Gebhardt’s statement on behalf of his whistleblower clients, however, appears at odds with Manger’s account of the department’s work. Gebhardt wrote that intelligence analysts were “directed” to search the social media pages of congressional staff, event attendees and hosts.

Department officials made changes to those policies in spring of 2021, according to Gebhardt. Since then, Capitol Police has brought on a new intelligence director, Ravi Satkalmi. Previously the New York Police Department’s director of intelligence analysis, Satkalmi assumed the job just last month.

Gebhardt said the changes generated significant concerns among analysts in the division. His clients’ worries, he said, included “obtaining [personally identifiable information] without proper predicate, First Amendment concerns, and the misallocation of resources that analysts are tasked to conduct research on event attendees, hosts, staff, and even family members of Congress, instead of conducting analysis to stop the next January 6th.”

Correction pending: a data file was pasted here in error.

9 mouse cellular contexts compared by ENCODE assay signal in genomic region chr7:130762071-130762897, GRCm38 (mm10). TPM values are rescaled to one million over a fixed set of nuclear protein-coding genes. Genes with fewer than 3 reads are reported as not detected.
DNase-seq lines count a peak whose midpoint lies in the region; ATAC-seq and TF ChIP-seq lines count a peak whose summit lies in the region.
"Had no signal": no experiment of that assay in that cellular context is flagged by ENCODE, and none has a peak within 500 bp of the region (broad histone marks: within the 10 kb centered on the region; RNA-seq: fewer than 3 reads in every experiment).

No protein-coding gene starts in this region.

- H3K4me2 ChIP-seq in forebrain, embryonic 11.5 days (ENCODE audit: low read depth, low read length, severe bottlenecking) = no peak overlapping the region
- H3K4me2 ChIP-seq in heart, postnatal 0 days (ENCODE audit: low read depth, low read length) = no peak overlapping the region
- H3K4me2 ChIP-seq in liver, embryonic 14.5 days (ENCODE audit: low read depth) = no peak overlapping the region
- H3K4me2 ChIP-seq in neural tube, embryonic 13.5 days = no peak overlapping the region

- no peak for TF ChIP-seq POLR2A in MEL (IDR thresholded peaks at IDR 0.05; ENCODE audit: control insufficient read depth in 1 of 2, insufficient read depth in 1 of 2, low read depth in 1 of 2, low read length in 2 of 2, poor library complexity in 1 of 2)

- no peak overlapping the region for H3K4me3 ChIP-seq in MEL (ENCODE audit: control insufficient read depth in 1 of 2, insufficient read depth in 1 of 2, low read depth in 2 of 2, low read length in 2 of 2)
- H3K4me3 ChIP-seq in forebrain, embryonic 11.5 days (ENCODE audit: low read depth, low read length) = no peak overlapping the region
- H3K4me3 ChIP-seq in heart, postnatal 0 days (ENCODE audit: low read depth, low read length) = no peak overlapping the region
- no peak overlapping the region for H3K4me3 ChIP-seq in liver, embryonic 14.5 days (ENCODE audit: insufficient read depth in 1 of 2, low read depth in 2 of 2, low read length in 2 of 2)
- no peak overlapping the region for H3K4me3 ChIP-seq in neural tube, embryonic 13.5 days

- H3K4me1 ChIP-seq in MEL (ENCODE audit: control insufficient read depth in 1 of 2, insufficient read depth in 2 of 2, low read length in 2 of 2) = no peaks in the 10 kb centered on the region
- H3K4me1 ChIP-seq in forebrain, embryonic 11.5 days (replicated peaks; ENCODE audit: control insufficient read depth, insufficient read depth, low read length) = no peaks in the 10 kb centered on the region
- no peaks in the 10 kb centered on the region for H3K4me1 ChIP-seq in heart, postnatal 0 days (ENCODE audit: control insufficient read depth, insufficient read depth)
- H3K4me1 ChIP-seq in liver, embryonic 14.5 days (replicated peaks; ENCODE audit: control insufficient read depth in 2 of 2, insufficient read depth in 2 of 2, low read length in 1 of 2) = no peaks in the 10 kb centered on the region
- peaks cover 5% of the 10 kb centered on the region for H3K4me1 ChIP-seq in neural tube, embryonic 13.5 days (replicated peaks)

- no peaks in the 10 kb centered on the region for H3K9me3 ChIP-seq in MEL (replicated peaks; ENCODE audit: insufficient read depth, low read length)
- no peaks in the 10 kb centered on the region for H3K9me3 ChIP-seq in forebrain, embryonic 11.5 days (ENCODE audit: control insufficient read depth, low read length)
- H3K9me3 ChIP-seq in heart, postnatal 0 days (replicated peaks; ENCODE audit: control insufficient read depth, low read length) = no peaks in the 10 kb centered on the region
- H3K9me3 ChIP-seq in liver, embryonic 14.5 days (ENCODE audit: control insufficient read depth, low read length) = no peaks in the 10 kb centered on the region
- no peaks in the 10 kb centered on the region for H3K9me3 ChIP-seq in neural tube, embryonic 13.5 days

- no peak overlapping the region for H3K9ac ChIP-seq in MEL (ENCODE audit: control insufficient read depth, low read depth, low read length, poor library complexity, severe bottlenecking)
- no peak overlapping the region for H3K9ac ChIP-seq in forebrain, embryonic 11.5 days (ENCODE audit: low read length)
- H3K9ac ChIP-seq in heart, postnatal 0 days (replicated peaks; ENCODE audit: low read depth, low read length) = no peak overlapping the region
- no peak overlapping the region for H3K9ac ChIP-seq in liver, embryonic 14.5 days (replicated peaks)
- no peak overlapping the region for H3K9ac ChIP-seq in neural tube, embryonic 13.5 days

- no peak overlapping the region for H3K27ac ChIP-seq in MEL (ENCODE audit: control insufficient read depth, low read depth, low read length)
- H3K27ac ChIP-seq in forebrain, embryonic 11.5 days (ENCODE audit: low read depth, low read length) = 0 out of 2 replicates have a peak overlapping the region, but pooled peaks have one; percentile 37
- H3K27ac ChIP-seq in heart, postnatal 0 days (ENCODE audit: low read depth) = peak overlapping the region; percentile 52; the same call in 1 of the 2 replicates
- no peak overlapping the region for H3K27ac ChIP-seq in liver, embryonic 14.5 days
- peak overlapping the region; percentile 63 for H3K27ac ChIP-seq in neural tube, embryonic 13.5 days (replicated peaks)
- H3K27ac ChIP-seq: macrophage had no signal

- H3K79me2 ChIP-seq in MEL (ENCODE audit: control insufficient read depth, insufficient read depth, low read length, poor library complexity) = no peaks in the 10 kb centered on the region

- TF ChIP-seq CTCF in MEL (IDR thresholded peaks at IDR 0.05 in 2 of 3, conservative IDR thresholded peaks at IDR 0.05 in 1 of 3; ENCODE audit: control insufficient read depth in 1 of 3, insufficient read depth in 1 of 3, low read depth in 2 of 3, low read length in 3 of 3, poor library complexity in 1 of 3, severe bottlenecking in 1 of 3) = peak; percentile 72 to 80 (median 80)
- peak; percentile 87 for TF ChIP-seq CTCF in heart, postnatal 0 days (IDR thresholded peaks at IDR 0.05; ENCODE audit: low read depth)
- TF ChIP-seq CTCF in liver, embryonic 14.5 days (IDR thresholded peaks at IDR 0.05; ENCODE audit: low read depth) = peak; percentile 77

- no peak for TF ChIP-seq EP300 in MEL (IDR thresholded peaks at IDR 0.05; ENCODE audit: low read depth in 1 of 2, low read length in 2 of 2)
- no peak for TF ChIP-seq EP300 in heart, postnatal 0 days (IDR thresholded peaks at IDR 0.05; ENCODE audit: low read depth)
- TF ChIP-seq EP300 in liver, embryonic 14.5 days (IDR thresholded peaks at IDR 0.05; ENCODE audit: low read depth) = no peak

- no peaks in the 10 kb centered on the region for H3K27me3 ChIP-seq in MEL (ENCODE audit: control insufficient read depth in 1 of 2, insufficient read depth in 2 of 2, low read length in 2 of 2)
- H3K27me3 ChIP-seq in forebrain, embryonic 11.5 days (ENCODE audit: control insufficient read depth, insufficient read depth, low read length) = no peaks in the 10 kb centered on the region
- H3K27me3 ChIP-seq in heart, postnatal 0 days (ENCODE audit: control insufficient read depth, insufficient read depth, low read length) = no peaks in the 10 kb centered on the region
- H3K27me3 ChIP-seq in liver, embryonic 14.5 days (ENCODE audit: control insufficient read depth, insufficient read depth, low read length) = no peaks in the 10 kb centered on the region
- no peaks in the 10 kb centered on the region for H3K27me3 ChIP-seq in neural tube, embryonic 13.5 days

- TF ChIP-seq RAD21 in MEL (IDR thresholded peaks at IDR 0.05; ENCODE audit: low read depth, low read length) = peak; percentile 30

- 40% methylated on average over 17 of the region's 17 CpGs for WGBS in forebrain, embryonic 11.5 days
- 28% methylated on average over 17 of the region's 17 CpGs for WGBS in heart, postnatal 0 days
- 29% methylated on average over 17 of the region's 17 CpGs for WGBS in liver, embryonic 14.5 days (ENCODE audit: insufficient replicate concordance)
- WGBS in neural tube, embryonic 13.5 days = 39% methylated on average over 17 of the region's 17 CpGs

As an example, Gebhardt said intelligence division management directed analysts “to conduct internet searches and review social media on a religious leader who was performing a funeral” that a member of Congress attended.

A separate email reviewed for this story confirmed that the intelligence division scrutinized a pastor officiating a funeral, as noted in Gebhardt’s statement. Gebhardt provided no further details on that episode, and Capitol Police officials said they couldn’t weigh in without more information.

Lawmakers have raised questions about the Capitol Police’s expanded scope of intelligence gathering. Those concerns, however, come in the wake of criticism that the department was insufficiently aggressive in monitoring threats to Congress before Jan. 6.

Civil liberties advocates renewed their own First Amendment complaints in recent days about the new allegations regarding Capitol Police.

Faiza Patel, co-director of the Liberty and National Security Program at the Brennan Center for Justice at NYU School of Law, said in an interview that it is troubling for police to scrutinize the social media accounts of people who aren’t suspected of crimes.

“Unless the police suspect these people of wrongdoing, this type of probing is a serious incursion on freedom of speech, association, and religion,” she said.